Emily Rodrigues • Posted: January 27, 2020
‘New year, new me’ is what a lot of people say to themselves as they embark upon a new year. These resolutions come in many forms like being productive at work, responding to emails on time, eating out less, etc. Another common resolution is to get better at managing time effectively – something that cannot be easily accomplished overnight. Effective time management can allow for increased productivity, avoid burnout, and allow for an improved work-life balance–most of which grad students struggle to achieve. Everyone has their own style of getting work done. Some like to plan in advance and can work efficiently, while others push things off until the last minute. Graduate school can be intimidating due to most of the research being self-motivated, with no hard deadlines being set outside of the courses you are taking. Success can come to both a motivated student, as well as a self-proclaimed procrastinator, just with different strategies.
You are now in graduate school, which means most of your habits for completing assignments are hardwired into your brain. Being honest with yourself about your work style can be extremely useful. If you are the one that goes by the motto ‘Due tomorrow, do tomorrow’, then don’t try to fool yourself that you aren’t going to put it off until the last minute. This will only hurt you in the long run and will cause a lot of stress. Once you are self-aware of what kind of worker you are, you will be able to identify little things that can help you when you inevitably put off that report your professor asked for two weeks ago. For example, when you know you have a presentation to give in two weeks, you might want to make sure that two nights leading up to it are free in order to make sure that you have enough time to practice the presentation
Being honest with your supervisor always helps to maintain a good communication line open while you are completing your studies. Communicate with them if you know that you struggle to keep up with your own deadlines or if you stress about too many deadlines set by them . For example, if you know you that you cannot work under the pressure of a deadline set by another person, tell them. This will help them to help you, and find an alternative way that can work for both of you.
Priorities are important to make sure that you know what is essential to get done first. However, this list might look different to your supervisor, so be sure to communicate with them to ensure that you are both on the same page. Nothing is worse after spending a week on a project that you thought was really urgent, but you find out later that another experiment needs immediate attention. You will eventually end up working late hours in the lab which may lead to burnout.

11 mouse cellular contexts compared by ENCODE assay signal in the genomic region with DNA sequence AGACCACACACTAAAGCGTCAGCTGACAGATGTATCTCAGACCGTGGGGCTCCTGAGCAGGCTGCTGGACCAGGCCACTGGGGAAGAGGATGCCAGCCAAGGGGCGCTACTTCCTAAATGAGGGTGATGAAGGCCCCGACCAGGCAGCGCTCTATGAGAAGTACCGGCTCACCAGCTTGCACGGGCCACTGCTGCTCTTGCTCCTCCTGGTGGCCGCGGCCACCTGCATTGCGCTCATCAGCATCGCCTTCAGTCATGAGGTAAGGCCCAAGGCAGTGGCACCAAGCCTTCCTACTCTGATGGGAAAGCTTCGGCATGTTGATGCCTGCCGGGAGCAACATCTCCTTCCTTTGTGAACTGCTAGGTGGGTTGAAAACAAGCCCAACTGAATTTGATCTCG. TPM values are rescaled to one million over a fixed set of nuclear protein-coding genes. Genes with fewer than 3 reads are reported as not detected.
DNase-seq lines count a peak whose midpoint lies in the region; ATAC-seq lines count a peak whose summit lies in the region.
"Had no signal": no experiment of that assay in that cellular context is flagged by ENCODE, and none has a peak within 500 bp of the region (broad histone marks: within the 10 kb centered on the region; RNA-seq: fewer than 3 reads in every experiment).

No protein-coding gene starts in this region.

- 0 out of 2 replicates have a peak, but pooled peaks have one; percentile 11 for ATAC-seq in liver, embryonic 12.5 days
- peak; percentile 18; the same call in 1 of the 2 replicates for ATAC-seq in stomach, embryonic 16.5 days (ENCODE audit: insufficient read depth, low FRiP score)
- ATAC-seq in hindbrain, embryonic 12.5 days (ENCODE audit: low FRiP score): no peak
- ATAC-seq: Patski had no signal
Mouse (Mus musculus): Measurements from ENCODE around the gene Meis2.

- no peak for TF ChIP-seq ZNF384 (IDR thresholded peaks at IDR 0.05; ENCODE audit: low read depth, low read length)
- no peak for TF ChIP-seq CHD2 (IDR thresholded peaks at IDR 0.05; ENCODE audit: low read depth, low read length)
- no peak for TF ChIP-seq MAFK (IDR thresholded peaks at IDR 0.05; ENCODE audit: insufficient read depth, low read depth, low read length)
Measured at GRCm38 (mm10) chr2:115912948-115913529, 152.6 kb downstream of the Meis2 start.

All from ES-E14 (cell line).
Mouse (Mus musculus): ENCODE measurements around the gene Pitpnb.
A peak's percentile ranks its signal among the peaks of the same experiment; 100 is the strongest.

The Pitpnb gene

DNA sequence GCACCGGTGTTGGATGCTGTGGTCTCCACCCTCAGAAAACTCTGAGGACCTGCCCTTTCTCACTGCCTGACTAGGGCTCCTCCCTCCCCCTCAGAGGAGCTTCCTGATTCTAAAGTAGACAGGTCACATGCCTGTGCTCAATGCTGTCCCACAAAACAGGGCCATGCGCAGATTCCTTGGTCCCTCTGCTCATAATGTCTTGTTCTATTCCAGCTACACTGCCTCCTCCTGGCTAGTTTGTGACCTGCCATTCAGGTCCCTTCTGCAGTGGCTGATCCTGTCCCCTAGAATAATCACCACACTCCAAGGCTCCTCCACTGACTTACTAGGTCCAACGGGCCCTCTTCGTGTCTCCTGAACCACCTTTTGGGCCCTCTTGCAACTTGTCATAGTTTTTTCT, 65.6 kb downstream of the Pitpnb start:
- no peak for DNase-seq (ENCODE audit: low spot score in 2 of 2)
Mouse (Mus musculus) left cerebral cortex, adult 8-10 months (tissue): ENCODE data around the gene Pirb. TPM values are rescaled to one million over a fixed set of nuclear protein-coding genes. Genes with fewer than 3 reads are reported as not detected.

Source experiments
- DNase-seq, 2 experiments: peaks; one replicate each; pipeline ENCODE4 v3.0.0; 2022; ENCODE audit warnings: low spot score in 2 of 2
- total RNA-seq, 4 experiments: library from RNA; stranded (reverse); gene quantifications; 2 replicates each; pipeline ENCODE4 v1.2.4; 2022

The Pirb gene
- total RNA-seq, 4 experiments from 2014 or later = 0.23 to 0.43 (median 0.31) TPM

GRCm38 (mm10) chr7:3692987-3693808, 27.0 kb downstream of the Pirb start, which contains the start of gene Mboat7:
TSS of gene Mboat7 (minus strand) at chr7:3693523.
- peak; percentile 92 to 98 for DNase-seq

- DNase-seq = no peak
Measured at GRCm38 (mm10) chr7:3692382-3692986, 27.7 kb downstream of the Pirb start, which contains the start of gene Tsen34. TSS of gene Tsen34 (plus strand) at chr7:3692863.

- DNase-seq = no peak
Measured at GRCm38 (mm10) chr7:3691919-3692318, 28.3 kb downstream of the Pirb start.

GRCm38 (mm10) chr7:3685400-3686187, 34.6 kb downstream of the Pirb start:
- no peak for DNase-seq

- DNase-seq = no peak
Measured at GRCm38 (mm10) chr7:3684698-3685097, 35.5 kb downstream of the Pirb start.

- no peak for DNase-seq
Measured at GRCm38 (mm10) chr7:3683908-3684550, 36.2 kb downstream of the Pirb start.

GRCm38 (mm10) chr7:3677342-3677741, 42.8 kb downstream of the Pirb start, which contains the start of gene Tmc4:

This can either be a wall calendar, physical notebook, or a Google calendar. These will help in keeping your meetings straight, plan experiments that you need to complete on time and schedule other essential appointments. These will also allow you to prioritize important tasks. Again, planners are only helpful if everything goes into them, or else you will find yourself double-booking your time, which is good for no one.
It might seem a bit counter-intuitive to take time off from your work when trying to increase your productivity at work, but maintaining a proper work-life balance is essential to getting most work done in your day. Getting a perfect work-life balance is a hot topic in grad school, and that perfect balance will be different for everyone. For example, if you are a morning person, start your day at 7 am, but try not to still be at the lab at 7 pm every day.
The overarching theme of all these strategies is communication. Communicate with yourself, your supervisor, and your support system. All changes take time to get used to, but if it is something that is important to you, take your time and it will eventually happen. Be supportive of not only yourself but also of others, as grad school can be a tough time for everyone to get through.
Emily is pursuing her PhD in Chemistry in Macauley Lab at the University of Alberta. She is also the Symposium Committee Represetative for the 2019-2020 GlycoNet Trainee Association – Executive Committee.
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